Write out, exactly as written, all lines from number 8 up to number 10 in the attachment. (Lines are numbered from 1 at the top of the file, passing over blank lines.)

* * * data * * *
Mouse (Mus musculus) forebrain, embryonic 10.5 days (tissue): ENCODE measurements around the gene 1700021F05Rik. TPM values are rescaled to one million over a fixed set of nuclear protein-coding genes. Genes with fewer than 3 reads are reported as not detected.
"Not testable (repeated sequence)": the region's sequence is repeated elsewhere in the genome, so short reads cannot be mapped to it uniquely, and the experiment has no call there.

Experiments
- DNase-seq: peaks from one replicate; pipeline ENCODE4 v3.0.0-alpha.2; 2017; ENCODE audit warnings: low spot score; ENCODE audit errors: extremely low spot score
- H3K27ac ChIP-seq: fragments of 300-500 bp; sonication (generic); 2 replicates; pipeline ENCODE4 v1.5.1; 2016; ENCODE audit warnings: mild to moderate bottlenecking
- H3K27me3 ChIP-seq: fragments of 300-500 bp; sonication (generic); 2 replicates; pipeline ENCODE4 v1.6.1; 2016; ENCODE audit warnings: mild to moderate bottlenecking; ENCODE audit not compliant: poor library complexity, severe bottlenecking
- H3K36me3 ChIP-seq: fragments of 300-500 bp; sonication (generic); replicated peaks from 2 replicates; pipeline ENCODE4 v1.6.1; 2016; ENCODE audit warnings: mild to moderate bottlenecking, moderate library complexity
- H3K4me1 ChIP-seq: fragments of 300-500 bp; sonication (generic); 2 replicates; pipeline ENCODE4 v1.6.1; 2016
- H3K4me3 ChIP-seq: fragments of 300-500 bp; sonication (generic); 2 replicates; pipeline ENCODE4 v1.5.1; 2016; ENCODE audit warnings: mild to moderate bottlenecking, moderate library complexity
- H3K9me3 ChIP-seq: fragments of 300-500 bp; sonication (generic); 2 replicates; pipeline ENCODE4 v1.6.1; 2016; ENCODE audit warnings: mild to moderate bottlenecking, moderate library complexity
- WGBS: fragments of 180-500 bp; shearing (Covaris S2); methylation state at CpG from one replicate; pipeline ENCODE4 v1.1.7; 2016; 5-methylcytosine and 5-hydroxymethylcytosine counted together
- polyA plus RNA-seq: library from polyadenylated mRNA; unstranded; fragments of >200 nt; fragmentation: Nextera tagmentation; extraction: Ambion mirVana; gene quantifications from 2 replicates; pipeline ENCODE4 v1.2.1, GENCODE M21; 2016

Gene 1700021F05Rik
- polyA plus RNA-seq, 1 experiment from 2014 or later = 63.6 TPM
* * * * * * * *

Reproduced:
- H3K4me1 ChIP-seq: fragments of 300-500 bp; sonication (generic); 2 replicates; pipeline ENCODE4 v1.6.1; 2016
- H3K4me3 ChIP-seq: fragments of 300-500 bp; sonication (generic); 2 replicates; pipeline ENCODE4 v1.5.1; 2016; ENCODE audit warnings: mild to moderate bottlenecking, moderate library complexity
- H3K9me3 ChIP-seq: fragments of 300-500 bp; sonication (generic); 2 replicates; pipeline ENCODE4 v1.6.1; 2016; ENCODE audit warnings: mild to moderate bottlenecking, moderate library complexity